[A MURDER IN THE PARK opens in Mentor, OH on Friday July 24th exclusively at the Atlas Cinemas Great Lakes Stadium 16.]
Review by Bob Ignizio
It’s an established fact that in the American justice system, innocent people are sometimes convicted of crimes they didn’t commit. In some cases, these people are even sentenced to death. So it goes without saying that, if there is evidence that exonerates these individuals, everything possible that can be done to free them, should be. That’s something even the staunchest death penalty supporter ought to be able to get behind.
But what if someone who really was guilty was convicted and then, because of the efforts of amateur investigators, wound up going free? And what if that resulted in someone innocent being convicted of the crime instead? As we see in the new documentary A MURDER IN THE PARK, that’s exactly what happened in the case of Anthony Porter.
Porter was on death row for a double murder in Chicago when his case was taken up by a university journalism class and their crusading professor, David Protess. Based on their efforts, Porter was cleared of his crime. The class also seemingly found the real guilty party, a man named Alstory Simon who confessed to the killings after being tracked down by Protess and a private eye named Paul Ciolino. The case was so powerful, it helped convince the Governor of Illinois to abolish the death penalty in his state.
Except that’s far from the whole story.
The obvious question, of course, is why would Simon confess if he wasn’t guilty? By all indications, he was coerced by Ciolino. It still hasn’t been established to what degree Protess was aware of and/or complicit in his investigator’s tactics, but he has come under fire for other cases he’s been involved in, as well. As for his students, they come across here as naïve, and justifiably excited to be involved in what they thought was a noble cause. None of these people are interviewed specifically for the film, but we do see footage of Protess and Ciolino from court hearings and tv appearances, and are shown transcripts from testimony given by some of his students.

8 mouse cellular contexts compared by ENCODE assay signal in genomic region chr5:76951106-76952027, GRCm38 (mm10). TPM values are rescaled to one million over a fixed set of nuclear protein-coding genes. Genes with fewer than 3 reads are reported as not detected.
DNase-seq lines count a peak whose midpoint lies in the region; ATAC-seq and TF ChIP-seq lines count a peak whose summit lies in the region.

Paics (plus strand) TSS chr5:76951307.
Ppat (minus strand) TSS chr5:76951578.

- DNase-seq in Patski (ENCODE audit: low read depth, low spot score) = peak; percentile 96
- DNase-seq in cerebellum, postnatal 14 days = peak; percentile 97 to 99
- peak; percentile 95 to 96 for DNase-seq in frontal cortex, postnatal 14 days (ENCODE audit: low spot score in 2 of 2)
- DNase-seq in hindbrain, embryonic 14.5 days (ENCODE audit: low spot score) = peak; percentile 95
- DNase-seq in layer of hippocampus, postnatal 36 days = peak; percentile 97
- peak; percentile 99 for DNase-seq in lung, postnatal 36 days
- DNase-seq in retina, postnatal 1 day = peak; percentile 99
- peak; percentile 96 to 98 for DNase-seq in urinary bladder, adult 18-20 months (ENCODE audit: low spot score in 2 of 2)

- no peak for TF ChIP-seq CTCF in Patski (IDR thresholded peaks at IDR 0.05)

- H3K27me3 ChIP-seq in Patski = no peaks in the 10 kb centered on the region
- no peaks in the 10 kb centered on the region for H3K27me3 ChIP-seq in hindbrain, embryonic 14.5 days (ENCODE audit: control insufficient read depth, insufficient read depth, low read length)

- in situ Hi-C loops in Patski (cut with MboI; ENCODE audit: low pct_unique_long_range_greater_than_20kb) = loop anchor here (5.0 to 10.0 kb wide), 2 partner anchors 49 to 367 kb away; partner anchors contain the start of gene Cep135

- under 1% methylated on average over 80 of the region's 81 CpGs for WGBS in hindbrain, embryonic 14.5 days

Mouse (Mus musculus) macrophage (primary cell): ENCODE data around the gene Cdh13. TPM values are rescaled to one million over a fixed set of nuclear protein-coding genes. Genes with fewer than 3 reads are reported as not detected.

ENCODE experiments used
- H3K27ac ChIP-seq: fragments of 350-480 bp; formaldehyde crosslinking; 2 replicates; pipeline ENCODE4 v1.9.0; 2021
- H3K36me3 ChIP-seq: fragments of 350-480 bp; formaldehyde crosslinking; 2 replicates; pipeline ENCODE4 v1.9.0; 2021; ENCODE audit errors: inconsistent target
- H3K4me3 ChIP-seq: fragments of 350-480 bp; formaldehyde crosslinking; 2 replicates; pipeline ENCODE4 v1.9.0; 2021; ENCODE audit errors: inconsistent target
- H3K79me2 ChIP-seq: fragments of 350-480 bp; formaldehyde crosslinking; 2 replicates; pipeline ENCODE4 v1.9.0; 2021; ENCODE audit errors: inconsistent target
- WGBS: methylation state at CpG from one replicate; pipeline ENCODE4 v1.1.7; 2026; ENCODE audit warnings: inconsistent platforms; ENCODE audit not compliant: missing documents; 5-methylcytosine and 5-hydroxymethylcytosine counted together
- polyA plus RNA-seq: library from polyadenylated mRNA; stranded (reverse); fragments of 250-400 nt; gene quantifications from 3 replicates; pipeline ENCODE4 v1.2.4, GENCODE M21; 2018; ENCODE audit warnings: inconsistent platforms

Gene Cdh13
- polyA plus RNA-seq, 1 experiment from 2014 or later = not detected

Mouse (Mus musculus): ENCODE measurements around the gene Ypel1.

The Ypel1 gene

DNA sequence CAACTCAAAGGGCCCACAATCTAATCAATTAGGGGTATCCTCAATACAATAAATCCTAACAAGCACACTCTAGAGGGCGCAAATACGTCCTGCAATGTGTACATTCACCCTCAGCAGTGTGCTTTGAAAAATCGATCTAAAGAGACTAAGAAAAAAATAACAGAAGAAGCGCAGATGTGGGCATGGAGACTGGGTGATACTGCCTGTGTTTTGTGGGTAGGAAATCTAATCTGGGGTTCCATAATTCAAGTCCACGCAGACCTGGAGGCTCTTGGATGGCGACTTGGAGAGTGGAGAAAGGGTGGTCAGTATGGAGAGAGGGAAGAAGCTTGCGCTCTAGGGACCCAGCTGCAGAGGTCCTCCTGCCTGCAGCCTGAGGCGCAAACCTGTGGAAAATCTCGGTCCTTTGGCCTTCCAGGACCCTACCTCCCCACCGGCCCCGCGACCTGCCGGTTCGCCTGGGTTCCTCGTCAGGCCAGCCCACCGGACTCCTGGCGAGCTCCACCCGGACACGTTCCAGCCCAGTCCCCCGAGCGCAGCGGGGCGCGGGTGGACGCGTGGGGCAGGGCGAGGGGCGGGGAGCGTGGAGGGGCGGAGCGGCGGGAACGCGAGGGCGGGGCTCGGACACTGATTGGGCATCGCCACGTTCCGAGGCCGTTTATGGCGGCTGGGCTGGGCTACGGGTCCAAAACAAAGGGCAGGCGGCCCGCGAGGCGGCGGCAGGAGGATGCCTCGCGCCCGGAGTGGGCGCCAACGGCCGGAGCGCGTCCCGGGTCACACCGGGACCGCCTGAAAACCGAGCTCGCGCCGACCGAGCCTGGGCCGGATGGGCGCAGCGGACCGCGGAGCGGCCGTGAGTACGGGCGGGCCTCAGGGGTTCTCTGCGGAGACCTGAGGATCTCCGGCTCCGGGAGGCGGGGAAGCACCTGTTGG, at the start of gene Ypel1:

Even though co-directors Shawn Rech and Brandon Kimber (of Cleveland-based Transition Studios) go the usual talking heads and clips route, this is the kind of true crime story that’s so compelling and full of surprising twists and turns, it can’t help but hold viewers rapt. We’re used to stories like this where the guy on death row is an innocent victim, the cops and prosecutors who put him there are sloppy or downright corrupt, and the crusaders looking to free him altruistic heroes. Here, that narrative is flipped completely on its head. And it’s all true. 4 out of 4 stars.